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He Descended to the Dead: An Evangelical Theology of Holy Saturday : Matthew Emerson - Part 1

Updated: Mar 8

Video from Unitas Fidei

He Descended to the Dead: An Evangelical Theology of Holy Saturday : Matthew Emerson - Part 1

There has been debate for some time about the validity of the line in The Apostles Creed concerning Christ descending to Hell after his death on the cross. Much research has been done in the past that presents many extrapolations. If we put aside the Apostles Creed and look at scripture what do we find?

The answers we are seeking are what happened to all people, all the souls that died before the Cross of Christ? Where did they go? Those who were evil? Those who were serving God? And what about the Fallen Angels or the Nephilim?

I have provided an excellent video and links for further reading.

Two passages in the New Testament would seem to indicate Christ descended to the Place of the dead. One is in Ephesians 4:9 where it says that Christ descended into the lower parts of the earth. In the language of the gospel, he came to bind the strong man (the devil) and loot his house, the treasure of Satan being the Souls of Men.

Paul states that upon his death Jesus descended into the place of the dead, not hell. The Deity of Christ descended to the place of the dead (which is as best we understand 3 compartments- see illustration) His body went to the grave and his human spirit went to the place of the righteous dead which is where all of those that were saved before Christ went.

Ephesians 4:7-10 English Standard Version

7 But grace was given to each one of us according to the measure of Christ's gift. 8 Therefore it says, “When he ascended on high he led a host of captives, and he gave gifts to men.”[a] 9 (In saying, “He ascended,” what does it mean but that he had also descended into the lower regions, the earth?[b] 10 He who descended is the one who also ascended far above all the heavens, that he might fill all things.)

Verse 8 says he ascended which implies you must descend first. Arguments are made that this could refer to Christ's incarnation, his descent to the dead, or his descent at Pentecost via the Holy Spirit. Evidence is found in the allusions by Paul to the LXX Psalm 62:10 (63:9) and Psalm 138:15 (psalm 139:15). In both the psalmist refers to "the lowest regions of the earth". The Hebrew phrase used in the Masoretic texts also means "lowest regions of the earth". The texts in Ephesians 4:9 refer to the underworld and Paul does not allude to passages that refer to the incarnation.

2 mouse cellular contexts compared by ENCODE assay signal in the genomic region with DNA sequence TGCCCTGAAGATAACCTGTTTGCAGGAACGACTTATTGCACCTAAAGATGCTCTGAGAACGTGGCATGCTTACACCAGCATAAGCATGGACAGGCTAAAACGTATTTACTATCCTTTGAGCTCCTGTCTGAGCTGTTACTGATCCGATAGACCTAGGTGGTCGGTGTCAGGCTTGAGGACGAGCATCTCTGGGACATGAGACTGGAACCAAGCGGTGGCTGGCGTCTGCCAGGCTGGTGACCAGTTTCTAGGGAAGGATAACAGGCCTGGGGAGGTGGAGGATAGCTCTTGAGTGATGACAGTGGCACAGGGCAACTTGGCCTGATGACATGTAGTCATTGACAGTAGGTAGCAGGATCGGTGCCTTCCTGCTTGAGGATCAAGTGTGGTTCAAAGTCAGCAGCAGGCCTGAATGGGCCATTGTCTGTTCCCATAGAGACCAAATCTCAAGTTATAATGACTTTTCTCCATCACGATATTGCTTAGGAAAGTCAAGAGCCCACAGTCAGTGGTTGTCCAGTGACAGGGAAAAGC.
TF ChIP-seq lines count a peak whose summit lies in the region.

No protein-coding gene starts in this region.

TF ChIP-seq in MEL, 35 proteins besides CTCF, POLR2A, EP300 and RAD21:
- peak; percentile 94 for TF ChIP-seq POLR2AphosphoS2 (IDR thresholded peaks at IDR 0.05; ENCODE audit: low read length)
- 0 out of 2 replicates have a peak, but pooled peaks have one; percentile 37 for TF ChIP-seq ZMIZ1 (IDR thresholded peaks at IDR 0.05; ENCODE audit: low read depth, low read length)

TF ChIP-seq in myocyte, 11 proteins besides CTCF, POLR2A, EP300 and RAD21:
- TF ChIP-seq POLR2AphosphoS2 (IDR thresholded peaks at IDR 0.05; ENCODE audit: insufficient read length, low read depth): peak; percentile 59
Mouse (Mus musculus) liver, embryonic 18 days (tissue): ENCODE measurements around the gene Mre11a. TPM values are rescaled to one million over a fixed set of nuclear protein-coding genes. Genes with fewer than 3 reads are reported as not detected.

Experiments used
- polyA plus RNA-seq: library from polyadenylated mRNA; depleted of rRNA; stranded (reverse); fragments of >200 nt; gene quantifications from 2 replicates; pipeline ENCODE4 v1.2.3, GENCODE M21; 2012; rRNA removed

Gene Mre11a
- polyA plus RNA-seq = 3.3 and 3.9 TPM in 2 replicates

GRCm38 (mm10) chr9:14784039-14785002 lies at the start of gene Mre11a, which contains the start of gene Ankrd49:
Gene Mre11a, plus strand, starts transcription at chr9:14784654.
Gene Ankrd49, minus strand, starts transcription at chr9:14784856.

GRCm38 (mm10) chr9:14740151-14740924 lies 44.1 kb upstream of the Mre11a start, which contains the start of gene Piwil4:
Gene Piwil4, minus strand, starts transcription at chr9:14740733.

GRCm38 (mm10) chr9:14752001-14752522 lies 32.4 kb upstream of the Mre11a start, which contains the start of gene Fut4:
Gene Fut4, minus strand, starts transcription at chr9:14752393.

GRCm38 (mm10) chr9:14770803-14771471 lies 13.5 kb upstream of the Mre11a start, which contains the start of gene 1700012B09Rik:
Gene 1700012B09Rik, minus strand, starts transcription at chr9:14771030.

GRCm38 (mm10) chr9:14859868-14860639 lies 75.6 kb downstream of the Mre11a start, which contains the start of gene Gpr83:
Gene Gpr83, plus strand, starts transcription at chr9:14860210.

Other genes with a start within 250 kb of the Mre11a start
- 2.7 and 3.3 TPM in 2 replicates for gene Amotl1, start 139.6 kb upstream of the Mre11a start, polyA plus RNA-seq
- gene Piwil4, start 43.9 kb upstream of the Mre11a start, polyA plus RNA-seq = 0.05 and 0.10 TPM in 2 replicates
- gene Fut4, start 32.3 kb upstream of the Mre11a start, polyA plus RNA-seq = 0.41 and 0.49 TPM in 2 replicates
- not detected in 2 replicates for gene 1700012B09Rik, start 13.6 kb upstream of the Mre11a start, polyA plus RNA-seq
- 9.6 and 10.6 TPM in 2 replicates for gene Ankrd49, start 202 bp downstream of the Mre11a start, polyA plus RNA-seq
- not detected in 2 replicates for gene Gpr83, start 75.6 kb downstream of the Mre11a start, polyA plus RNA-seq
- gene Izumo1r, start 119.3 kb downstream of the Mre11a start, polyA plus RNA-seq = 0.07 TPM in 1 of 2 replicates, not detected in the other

The other text is 1 Peter 3:18-20 where it says that Christ went to speak to the spirits who are now in bondage or in prison. That is, they have previously died having lived in the days of Noah and they are now in bondage, and Christ went to speak to them. They are in bondage, they can't leave a place made by God in the past or when the cosmos was created that is divided into areas or compartments.

Another verse to look at is Romans 10:7

7 “or ‘Who will descend into the abyss?’” (that is, to bring Christ up from the dead) So it appears that Paul equates the abyss with the place of the dead.

Said Cyril of Alexandria, “When the gatekeepers of hell saw him, they fled; the bronze gates were broken open, and the iron chains were undone” (Ancient Commentary on Scripture 11.107).

As fourth-century Spanish poet Prudentius painted the scene, “The door [of hell] is forced and yields before Him; the bolts are torn away; down falls the pivot broken; that gate so ready to receive the inrush, so unyielding in face of those that would return, is unbarred and gives back the dead. . .” (The Daily Round 9).

The Harrowing of Hell describes the victory of Christ over all his enemies as a part of his exaltation which touches on every aspect of creation. Contemporary theology does not want to understand this doctrine perhaps because of our aversion to the idea of an unseen realm. I am more or less convinced that the Harrowing of Hell did occur although like many things in God's word, the details are few. I have provided links to some articles and two books that would be good to read.

The Battle for the Keys by Justin W. Bass (link)

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